Reliability Committee of 270-member ISO New England votes unanimously in favor of accepting electricity from offshore wind farm
By Jack Coleman
Once again, the Cape Wind project has received approval for a critical aspect of its proposal to build the nation's first offshore wind farm in the waters off Cape Cod.
Cape Wind's critics have long contended that wind is too unreliable for use in the New England Power Pool
ISO New England, the nonprofit corporation that coordinates the region's supply of electricity, has approved Cape Wind's plan for power generated from its 130 turbines to be integrated into the regional grid.
Cape Wind's critics have long contended that wind is too unreliable for use in the New England Power Pool, making it less desirable and more problematic than conventional sources of electricity.
Members of ISO New England, representing 270 utilities across New England, unanimously approved Cape Wind's plan during an Oct. 4 meeting in Springfield.
The plan as submitted by Energy Management Inc., Cape Wind Associates' managing partner, "will not have a significant adverse effect on the stability, reliability or operating characteristics of NStar Electric and Gas Corporation's transmission facilities, the transmission facilities of another Transmission Owner, or the system of a Market Participant," wrote Stephen G. Whitley, senior vice president and chief operating officer of ISO New England in an Oct. 6 letter to Leonard Fagan, vice president of engineering at Energy Management.
The plan "will not have a significant adverse effect on the stability, reliability or operating characteristics of NStar Electric and Gas Corporation's transmission facilities"
While Cape Wind's efforts to receive approval from 17 federal, state and regional entities have received considerable scrutiny in the media, little attention has been given to ISO New England, whose acceptance of Cape Wind's application is critical to the wind farm's chances of success.
Cape Wind CEO Jim Gordon said the favorable vote came "after more than three years of rigorous analysis and study" by ISO New England's 30-member Reliability Committee.
"This represents another major milestone in Cape Wind's efforts to deliver clean and affordable renewable energy to citizens of Massachusetts," Gordon said.
Project previously approved for regional grid on Cape Cod
Back in May, Cape Wind's plan to connect its offshore turbines to the regional grid on Cape Cod was approved by the Massachusetts Energy Facilities Siting Board, another permitting hurdle that could have delayed or derailed the project.
The Reliability Committee voted unanimously in favor of Cape Wind's application, with one abstention, according to ISO New England spokesman Ken McDonnell.
"We very much support diversity in the sources of electricity, as well as diversity in the sources of fuel for electricity," McDonnell said. He declined to reveal the identify of the sole holdout, based on ISO New England rules against disclosure of how its members vote.
The non-profit corporation that runs the regional grid is comprised of 270 utilities, transmission and marketing companies, and municipal generators such as Taunton Municipal Lighting Plant that make up the New England Power Pool.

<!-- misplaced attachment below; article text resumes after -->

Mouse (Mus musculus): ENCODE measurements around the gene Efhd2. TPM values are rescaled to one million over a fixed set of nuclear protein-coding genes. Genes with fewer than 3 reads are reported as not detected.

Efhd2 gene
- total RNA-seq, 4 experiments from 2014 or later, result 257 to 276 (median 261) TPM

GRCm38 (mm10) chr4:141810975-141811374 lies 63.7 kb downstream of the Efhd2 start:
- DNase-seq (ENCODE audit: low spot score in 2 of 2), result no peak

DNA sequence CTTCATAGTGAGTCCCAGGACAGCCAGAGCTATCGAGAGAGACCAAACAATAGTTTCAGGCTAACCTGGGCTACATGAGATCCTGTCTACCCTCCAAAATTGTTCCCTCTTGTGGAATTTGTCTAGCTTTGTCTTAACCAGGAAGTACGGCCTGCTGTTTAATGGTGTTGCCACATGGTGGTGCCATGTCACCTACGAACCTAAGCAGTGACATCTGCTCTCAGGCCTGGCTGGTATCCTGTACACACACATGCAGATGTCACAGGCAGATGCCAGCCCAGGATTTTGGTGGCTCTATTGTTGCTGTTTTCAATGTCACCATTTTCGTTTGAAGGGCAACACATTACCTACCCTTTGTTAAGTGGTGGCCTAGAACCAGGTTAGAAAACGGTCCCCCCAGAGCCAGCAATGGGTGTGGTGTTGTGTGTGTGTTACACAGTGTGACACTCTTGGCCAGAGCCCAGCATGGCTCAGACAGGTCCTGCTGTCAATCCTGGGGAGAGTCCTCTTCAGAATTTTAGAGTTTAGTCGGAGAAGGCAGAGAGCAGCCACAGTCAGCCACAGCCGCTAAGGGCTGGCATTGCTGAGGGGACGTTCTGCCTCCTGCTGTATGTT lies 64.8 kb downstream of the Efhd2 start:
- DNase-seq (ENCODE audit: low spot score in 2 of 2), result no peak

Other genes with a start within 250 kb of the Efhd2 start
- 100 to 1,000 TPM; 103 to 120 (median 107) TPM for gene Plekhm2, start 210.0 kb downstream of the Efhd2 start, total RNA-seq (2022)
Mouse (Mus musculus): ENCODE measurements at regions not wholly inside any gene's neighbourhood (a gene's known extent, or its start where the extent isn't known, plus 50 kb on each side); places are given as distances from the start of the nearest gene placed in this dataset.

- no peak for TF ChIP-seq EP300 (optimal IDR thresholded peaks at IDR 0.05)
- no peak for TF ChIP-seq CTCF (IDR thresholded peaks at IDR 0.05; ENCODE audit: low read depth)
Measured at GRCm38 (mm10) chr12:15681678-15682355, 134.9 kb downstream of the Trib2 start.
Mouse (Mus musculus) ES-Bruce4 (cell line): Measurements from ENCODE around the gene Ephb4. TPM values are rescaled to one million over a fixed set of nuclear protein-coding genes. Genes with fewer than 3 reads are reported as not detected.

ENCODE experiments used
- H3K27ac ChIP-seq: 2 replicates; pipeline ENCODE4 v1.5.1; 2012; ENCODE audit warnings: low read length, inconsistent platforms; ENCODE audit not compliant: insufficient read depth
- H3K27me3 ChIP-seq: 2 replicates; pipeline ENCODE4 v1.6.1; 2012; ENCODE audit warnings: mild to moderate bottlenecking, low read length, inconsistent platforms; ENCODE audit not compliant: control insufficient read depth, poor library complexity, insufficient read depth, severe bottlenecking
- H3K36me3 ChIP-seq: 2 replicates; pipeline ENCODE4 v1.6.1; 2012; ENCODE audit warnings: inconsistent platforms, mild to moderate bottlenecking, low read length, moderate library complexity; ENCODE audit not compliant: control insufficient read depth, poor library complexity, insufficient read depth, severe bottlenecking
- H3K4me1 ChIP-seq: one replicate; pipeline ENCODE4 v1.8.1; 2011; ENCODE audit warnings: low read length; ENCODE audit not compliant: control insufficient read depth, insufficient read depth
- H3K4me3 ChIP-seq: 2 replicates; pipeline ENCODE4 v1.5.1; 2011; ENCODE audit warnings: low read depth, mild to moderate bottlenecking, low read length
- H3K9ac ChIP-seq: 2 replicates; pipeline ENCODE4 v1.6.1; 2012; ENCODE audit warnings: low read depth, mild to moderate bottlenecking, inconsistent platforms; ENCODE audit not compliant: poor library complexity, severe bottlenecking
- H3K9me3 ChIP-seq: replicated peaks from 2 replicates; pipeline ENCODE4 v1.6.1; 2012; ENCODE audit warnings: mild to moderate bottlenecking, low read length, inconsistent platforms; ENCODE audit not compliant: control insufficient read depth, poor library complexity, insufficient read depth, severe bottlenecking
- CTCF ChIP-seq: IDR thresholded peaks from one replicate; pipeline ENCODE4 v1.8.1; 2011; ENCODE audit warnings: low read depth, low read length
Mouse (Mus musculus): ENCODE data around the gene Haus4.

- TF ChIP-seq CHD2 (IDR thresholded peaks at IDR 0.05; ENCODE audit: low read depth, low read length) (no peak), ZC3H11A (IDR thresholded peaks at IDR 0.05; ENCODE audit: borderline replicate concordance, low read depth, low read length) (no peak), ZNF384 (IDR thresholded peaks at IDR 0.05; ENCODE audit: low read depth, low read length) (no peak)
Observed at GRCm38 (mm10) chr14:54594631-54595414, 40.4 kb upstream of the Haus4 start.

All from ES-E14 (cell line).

Members include also Cape Light Compact, a municipal aggregator for the 21 towns on the Cape and Martha's Vineyard; Canal Electric Company; and Boston Edison Company.
The Reliability Committee initially voted in favor of Cape Wind's application back on July 29 "by a vote of 100 percent," according to Whitley's letter to Fagan.
Approval comes with conditions, all technical in nature
ISO New England's approval came with 17 conditions, all technical in nature. For example, the first condition stipulates "The! Project having a maximum combined net capability of 462 MW (megawatts) at its point of interconnection at the Barnstable 115 kV (kilovolt) Substation under all seasonal temperature conditions."
Condition Two states that "Expansion of the Barnstable 115 kV Substation to include a fifth bay with two circuit breakers and the addition of a third circuit breaker in the planned fourth bay," and so forth.
Whitley's letter also said the ISO had given "additional consideration" to Condition 15, "based on the recognition than Canal 345 kV SPS (Special Protection Systems) does not meet the SPS guidelines specified" in ISO New England planning procedures.
But "contrary to this guideline, the tripping of Cape Wind by the Canal 345 kV SPS is a remote action," Whitley wrote. The "proposed exemption will not have a significant adverse impact on Participant systems."
On Oct. 4, members of the Reliability Committee reviewed a report submitted by Energy Management Inc. and "concurred with EMI's conclusion that the equipment, the equipment specifications, and the operating restrictions identified, which are to be added to the Project scope to be approved, would mitigate the switching surges effect identified in the subject study," Whitley wrote.
In Whitley's Oct. 6 letter to Fagan, he cited a timeframe for the Cape Wind project that Fagan outlined in a July 15 letter to the chairman of the Reliability Committee: - half of the project's turbines - 65 - and an electric service platform would be operational as of June 2007, if the project receives the necessary further permits. The remaining 65 turbines would be generating electricity by November 2008.